Campus Placements.. Preparing for aptitude test

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Campus Placements.. Preparing for aptitude test

Post  ramreddy on Thu Jan 27, 2011 10:00 pm

Campus placement season is the most awaited phase in any student's campus life. It can be made very memorable if one prepares well for the Campus Hiring Process. Let me take you through salient aspects of a typical Company Selection Process.

Most of the campus recruiting programs begin with a Pre - Placement Talk (PPT) by a Senior Manager of the Company. Students should do some home work even before attending the PPT by visiting Company's website and understanding the company profile. Read Placement Office notice clearly to understand the job profile and conditions of employment. Ask some intelligent questions during /after company's presentation. Making a good first impression through lively interaction with company officials during the pre- placement talk may kick start the selection process in an effective way. Ensure that you reach venue of PPT at least 15 minutes ahead of the scheduled time and settle down in the front row seat preferably. Make notes while attending the PPT as some of the details of the company shared during the PPT may crop up as questions during your interview.

Some of the important aspects of succeeding in campus interviews are preparation of an impressive CV, doing well in Aptitude & Technical tests, Group Discussion, Technical and HR Interviews. Let's see how you can fare better in the above selection stages.

Preparing an impressive CV:
While most of us use the terms curriculum vitae (CV) and resume interchangeably, there is a difference between these two documents. Employers ask potential employees for a CV while applying for a position. While both documents are used in the job application process, there is a subtle difference in what the contents of each should be. Curriculum vitae means "the course of life" whereas resume means 'summary'. While a CV discusses the course of life of a person, his resume is a brief summary of his skills and achievements. The meaning of the words offers the basic differences between the two. While a CV is detailed, a resume is to the point. A CV is longer than a resume. Usually, a CV is two or more pages long while a resume is essentially one page long. A CV can contain some information about other facets of your life such as hobbies and extracurricular activities. A resume strictly contains information relevant to the job. While the CV represents in-depth and structured information about the professional experience and qualification of a person, the resume usually is the same thing in a short form. This means that your CV could be same when applying to two different jobs, your resume has to be different, highlighting different achievements in different cases.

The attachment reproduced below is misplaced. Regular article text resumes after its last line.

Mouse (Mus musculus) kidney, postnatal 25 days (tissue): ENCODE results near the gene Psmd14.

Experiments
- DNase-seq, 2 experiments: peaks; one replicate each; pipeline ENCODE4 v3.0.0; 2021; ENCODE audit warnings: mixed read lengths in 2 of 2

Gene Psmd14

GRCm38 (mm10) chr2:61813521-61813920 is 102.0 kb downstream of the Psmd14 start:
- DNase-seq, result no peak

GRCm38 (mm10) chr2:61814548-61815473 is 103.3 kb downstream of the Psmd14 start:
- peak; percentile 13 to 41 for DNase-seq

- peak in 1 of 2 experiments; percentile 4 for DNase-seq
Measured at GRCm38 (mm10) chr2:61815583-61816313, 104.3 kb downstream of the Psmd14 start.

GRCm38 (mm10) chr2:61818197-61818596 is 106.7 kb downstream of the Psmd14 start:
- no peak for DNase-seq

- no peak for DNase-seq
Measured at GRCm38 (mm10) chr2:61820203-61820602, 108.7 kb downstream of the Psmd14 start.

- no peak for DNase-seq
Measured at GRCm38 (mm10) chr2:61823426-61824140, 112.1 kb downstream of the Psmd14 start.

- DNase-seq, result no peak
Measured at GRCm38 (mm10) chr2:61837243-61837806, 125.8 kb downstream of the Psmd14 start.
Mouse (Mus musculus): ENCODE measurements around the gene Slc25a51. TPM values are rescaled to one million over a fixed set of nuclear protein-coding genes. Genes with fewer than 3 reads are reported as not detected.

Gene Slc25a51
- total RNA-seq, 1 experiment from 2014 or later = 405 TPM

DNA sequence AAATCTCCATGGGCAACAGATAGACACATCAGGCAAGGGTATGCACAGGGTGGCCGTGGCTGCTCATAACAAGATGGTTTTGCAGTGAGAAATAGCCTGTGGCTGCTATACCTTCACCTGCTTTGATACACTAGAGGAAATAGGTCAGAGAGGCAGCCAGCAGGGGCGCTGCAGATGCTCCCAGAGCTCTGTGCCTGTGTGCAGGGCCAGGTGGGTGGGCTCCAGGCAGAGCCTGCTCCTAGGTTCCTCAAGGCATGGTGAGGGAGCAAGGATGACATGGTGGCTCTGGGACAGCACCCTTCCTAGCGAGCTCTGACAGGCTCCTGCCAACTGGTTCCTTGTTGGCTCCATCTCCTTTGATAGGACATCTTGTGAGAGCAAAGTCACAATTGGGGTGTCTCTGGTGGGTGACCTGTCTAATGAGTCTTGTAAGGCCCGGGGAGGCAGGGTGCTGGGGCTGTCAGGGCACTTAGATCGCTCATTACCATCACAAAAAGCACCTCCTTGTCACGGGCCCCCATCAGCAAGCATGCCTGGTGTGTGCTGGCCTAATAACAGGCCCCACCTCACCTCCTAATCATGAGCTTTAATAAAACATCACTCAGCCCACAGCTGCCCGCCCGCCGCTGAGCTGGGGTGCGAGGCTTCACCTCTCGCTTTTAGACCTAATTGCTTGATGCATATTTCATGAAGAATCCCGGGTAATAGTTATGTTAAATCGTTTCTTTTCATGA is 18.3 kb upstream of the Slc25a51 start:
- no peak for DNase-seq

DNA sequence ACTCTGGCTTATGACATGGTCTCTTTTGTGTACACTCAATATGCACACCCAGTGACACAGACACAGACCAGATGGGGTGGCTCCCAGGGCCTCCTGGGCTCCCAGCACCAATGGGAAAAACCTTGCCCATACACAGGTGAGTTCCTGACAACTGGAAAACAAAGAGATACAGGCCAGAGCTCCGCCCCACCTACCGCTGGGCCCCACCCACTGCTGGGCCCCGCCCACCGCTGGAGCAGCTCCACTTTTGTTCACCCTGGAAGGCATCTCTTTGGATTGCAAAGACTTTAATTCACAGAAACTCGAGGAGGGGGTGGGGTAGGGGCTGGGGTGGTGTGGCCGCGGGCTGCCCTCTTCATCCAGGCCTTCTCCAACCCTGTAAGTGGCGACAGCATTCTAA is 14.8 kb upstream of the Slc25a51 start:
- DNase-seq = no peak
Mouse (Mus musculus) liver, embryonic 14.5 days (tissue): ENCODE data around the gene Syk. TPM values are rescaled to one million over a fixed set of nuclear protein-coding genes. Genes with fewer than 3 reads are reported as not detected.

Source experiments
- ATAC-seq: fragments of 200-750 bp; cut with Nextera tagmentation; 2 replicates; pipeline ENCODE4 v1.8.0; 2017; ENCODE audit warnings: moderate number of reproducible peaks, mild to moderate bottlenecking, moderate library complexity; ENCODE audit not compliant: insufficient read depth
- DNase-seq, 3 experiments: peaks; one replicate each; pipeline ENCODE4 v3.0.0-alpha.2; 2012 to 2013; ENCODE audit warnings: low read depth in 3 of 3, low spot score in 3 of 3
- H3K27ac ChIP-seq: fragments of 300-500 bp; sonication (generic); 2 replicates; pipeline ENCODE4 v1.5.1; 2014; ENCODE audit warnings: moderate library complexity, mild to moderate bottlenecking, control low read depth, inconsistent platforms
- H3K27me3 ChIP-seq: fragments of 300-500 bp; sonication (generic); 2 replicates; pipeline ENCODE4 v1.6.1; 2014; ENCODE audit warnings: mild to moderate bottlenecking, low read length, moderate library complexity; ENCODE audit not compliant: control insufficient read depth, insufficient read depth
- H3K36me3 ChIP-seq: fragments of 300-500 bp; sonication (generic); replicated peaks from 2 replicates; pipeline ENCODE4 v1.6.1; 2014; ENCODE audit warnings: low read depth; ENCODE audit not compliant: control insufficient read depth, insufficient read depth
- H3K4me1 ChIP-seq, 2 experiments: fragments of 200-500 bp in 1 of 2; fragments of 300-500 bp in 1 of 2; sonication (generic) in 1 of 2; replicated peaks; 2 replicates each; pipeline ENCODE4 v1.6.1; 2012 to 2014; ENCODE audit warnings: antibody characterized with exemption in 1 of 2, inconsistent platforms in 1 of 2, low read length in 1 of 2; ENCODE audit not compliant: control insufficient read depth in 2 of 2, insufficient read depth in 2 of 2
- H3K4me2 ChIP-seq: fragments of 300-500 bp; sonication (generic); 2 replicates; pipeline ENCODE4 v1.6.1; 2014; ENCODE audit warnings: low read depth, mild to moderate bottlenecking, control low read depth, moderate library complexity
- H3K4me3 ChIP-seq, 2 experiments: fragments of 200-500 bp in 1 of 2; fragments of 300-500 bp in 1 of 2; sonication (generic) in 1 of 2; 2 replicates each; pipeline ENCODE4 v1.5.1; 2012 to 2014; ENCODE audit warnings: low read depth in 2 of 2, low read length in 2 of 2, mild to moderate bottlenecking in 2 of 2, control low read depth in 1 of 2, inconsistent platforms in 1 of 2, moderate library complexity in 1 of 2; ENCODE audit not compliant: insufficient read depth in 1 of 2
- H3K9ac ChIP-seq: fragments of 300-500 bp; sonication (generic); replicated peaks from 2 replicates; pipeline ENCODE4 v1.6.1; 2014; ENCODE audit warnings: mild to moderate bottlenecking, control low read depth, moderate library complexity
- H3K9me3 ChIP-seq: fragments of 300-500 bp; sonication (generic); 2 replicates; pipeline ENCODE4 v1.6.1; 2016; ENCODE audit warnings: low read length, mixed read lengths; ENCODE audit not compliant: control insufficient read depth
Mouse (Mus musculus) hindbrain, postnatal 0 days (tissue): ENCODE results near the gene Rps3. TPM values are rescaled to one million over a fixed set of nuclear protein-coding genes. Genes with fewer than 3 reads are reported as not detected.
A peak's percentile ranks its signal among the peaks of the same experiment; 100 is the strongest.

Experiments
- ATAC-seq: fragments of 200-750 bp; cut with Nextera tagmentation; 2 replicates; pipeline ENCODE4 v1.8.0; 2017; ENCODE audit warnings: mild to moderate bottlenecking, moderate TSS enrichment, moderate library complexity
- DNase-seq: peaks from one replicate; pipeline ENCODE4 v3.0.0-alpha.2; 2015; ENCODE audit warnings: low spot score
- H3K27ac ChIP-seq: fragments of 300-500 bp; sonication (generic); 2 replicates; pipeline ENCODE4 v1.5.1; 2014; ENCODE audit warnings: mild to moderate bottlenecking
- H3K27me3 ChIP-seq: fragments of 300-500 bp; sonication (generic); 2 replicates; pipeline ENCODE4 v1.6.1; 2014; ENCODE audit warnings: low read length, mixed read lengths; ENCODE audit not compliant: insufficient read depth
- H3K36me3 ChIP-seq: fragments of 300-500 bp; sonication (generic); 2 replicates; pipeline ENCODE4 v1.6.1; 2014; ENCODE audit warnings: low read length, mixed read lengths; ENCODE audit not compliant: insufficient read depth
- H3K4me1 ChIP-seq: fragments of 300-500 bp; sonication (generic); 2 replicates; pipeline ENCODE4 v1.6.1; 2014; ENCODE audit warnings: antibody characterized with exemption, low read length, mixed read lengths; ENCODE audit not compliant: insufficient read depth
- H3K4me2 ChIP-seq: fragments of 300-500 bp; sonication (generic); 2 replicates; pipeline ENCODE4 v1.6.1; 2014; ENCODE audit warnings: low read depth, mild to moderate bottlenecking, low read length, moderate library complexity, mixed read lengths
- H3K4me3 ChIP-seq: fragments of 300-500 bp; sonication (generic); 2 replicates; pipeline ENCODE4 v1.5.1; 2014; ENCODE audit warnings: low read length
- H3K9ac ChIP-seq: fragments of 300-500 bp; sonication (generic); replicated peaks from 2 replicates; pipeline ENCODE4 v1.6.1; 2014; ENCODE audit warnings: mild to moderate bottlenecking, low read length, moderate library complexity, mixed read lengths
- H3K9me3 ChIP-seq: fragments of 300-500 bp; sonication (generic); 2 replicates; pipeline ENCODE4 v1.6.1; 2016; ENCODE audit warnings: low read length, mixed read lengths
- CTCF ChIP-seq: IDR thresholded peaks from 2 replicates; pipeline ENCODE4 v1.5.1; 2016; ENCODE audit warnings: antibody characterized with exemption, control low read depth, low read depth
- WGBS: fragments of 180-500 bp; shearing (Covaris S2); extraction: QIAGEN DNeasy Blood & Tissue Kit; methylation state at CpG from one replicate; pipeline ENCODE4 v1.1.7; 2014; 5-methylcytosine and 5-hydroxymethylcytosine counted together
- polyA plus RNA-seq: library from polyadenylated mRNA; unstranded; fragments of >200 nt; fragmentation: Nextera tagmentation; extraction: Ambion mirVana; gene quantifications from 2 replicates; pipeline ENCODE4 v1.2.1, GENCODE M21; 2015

A CV should be well laid-out and printed on a good quality printer. You should use bold and/or underline print for headlines. Do not use too many fonts and sizes. Before submitting your CV, do not forget to spell-check/proof-read. This is important. Also, make sure that you include all the information about yourself that will help the recruiter to consider you as a potential candidate. Your CV must be precise, easy to read and attractive. After you have written your CV get someone else to look at it. What you have written may seem simple and obvious to you, but not to the other person (and ultimately an employer). Go through it again and again and refine it to make it short, easy to read, impressive and error-free. If you have your own web homepage, include it if it's good!. Do not give false or any misleading information to an employer under any circumstances. If you have got 59.45 % marks, do not round it off to 60%, Just write its as 59.45%. Do not exaggerate. Give verifiable and trustworthy information.

Quality of information is what really matters for any CV. Keep it real, at all times. While giving references, give two names of dependable persons who know you very well. Give correct contact numbers and inform the respective persons who are mentioned as references. Do not take the name of Placement Officers/ Principals unless they know you very well and after you have taken their prior permission.